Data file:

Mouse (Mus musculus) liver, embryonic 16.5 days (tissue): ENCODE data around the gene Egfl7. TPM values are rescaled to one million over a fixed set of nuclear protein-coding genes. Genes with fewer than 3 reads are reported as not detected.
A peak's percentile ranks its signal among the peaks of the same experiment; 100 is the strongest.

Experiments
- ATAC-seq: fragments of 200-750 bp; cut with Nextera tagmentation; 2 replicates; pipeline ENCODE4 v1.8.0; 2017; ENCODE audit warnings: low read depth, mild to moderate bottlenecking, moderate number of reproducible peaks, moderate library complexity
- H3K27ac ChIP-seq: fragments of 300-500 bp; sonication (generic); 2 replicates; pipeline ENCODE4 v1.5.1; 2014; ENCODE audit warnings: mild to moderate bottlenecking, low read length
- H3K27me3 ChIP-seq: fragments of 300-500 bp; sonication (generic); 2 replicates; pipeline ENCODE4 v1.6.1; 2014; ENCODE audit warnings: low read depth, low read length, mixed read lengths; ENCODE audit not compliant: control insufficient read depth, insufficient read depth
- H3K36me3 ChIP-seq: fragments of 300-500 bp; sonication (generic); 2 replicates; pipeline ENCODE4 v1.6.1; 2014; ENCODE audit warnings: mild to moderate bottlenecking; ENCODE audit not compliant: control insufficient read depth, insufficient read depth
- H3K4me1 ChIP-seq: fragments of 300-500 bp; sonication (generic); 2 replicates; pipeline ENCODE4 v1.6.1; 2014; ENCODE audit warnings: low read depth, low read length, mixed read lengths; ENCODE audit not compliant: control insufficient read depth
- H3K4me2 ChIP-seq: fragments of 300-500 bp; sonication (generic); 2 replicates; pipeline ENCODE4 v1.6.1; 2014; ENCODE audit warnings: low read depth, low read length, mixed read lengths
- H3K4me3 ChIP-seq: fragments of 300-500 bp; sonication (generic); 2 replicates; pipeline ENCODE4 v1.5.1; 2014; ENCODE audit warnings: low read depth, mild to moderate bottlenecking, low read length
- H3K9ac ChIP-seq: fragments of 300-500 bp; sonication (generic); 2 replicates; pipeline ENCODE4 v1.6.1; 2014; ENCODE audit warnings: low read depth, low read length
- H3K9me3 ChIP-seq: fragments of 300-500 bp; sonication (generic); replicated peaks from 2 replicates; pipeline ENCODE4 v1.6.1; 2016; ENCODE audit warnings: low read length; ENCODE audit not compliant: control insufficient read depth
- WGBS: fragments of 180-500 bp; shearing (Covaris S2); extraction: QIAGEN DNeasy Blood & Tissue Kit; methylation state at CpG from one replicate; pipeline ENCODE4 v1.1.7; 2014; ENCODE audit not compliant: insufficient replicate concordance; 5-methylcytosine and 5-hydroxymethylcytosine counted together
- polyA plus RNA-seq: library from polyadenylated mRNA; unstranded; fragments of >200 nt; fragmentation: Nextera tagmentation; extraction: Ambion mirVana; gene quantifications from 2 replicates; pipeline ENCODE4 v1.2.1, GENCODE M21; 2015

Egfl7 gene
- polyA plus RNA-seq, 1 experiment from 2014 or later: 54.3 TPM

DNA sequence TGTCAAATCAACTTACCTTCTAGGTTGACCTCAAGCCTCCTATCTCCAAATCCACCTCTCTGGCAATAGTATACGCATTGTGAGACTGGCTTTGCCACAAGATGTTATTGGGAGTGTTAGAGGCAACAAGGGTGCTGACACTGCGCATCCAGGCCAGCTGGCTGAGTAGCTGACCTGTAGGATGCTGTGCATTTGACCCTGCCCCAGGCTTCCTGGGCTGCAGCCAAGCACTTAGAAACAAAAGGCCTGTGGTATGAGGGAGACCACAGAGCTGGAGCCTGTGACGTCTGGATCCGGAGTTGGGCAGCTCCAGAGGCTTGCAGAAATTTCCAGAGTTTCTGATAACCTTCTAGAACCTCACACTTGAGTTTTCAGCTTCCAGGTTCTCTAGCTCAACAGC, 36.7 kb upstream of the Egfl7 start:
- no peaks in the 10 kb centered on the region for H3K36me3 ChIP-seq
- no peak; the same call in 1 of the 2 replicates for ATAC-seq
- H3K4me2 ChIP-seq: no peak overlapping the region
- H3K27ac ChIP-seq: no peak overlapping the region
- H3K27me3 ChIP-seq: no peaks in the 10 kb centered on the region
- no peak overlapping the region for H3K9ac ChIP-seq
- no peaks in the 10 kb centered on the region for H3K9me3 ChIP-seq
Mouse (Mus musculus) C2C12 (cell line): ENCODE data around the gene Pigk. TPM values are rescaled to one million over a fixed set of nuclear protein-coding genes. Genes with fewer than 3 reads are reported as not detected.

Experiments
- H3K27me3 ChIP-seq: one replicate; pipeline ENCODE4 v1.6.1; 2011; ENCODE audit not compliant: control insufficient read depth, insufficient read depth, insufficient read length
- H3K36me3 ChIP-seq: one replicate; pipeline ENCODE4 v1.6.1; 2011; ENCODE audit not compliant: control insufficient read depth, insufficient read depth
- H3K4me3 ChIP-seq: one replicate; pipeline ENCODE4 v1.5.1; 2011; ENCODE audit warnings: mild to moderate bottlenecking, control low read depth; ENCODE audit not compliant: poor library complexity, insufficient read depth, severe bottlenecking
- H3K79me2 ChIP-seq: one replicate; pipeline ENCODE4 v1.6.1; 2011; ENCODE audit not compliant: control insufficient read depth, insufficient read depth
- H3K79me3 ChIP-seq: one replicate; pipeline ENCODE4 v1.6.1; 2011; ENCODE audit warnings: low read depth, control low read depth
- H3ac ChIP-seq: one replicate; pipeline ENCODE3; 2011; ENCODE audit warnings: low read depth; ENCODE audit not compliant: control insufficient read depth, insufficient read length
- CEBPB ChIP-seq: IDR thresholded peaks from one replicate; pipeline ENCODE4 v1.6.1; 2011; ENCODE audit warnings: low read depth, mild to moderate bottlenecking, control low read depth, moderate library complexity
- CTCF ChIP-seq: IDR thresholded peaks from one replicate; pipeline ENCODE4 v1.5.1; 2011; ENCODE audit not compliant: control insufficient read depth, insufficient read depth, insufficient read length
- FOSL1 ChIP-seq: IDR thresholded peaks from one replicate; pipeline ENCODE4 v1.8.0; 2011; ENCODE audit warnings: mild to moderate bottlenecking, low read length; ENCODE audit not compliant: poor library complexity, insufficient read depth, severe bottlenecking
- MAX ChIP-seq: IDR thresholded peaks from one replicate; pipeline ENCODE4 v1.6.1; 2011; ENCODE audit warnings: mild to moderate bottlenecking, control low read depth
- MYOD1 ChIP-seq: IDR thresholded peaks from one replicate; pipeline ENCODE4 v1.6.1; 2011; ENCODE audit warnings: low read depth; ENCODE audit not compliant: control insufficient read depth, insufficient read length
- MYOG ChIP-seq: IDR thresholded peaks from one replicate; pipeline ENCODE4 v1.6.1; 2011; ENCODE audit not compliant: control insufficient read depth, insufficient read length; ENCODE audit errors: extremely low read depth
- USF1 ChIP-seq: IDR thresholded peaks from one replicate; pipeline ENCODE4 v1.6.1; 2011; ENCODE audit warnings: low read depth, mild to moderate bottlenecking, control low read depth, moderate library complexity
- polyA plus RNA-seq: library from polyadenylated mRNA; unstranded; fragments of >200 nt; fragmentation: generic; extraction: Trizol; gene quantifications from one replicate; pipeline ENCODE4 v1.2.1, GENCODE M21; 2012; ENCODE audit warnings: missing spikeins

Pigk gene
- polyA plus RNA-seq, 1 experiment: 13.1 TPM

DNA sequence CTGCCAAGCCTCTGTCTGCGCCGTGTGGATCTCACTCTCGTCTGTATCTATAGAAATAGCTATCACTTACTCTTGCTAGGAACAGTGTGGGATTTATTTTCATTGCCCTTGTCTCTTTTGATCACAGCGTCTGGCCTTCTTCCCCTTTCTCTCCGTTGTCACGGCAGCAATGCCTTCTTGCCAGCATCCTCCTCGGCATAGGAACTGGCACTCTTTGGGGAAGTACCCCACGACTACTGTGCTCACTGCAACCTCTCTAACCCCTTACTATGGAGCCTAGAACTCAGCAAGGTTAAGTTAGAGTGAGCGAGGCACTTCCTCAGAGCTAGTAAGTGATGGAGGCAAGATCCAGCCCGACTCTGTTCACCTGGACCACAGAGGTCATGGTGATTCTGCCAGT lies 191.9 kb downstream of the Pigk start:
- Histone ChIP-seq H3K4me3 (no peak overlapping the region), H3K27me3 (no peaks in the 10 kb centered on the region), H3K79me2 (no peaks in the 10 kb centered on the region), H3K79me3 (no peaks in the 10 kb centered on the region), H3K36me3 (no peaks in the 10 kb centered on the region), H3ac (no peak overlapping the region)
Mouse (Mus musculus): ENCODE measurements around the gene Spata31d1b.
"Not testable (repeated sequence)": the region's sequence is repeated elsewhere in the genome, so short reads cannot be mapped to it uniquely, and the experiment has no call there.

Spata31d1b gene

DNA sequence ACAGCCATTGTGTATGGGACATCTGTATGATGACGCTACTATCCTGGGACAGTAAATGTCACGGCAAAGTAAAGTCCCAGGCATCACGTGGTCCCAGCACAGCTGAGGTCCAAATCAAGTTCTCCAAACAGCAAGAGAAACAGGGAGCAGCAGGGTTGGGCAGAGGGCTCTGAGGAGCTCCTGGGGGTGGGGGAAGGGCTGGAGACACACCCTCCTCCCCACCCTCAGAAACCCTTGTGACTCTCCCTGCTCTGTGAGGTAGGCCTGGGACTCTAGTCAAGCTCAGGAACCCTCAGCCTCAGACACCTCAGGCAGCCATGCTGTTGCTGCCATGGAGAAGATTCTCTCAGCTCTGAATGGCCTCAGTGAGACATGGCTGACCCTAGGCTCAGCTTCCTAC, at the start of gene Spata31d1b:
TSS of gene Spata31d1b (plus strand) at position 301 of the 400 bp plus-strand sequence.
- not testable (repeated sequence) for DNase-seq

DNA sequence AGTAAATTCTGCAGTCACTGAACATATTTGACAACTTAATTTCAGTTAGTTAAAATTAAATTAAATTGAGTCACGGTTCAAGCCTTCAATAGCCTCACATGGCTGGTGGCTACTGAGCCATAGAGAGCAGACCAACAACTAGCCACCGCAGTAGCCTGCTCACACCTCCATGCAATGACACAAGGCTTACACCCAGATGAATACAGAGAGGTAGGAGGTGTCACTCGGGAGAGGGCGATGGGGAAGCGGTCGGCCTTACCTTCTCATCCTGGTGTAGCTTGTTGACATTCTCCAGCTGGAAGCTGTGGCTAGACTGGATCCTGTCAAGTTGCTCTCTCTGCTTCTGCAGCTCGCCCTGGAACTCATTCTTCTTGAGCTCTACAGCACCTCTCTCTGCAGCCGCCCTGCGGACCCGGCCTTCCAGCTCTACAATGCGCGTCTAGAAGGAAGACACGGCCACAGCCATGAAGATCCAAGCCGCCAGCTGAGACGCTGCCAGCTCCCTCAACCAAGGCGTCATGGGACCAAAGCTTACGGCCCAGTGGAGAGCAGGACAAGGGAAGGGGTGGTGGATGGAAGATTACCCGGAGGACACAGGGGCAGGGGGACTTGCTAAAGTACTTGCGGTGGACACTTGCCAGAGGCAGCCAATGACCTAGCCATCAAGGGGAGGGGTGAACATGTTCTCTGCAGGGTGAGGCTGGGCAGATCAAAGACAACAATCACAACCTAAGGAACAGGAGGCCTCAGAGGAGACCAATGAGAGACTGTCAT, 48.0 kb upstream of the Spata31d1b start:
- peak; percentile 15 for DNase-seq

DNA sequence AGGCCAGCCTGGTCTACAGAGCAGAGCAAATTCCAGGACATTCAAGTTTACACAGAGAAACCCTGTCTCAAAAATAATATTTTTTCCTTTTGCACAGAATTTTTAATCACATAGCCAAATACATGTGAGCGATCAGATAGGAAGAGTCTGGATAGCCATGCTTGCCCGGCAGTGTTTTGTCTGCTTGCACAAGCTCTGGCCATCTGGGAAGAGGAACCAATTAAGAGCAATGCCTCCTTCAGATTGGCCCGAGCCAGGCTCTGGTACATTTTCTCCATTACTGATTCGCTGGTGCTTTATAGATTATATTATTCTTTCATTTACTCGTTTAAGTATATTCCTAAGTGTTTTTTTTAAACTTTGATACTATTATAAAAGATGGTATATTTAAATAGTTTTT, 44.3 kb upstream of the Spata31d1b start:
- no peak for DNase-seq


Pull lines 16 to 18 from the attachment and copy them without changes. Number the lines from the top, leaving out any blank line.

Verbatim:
- polyA plus RNA-seq, 1 experiment from 2014 or later: 54.3 TPM

DNA sequence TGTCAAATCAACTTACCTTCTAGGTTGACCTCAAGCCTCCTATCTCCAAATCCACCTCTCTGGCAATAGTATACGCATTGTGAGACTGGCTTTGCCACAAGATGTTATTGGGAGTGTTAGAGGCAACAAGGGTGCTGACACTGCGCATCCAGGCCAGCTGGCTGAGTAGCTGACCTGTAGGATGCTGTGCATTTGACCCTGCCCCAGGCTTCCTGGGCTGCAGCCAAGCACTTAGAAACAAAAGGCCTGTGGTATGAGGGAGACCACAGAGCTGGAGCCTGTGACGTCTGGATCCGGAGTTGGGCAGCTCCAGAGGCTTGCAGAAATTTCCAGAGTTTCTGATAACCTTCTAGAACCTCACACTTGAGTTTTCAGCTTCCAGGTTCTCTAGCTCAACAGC, 36.7 kb upstream of the Egfl7 start:
- no peaks in the 10 kb centered on the region for H3K36me3 ChIP-seq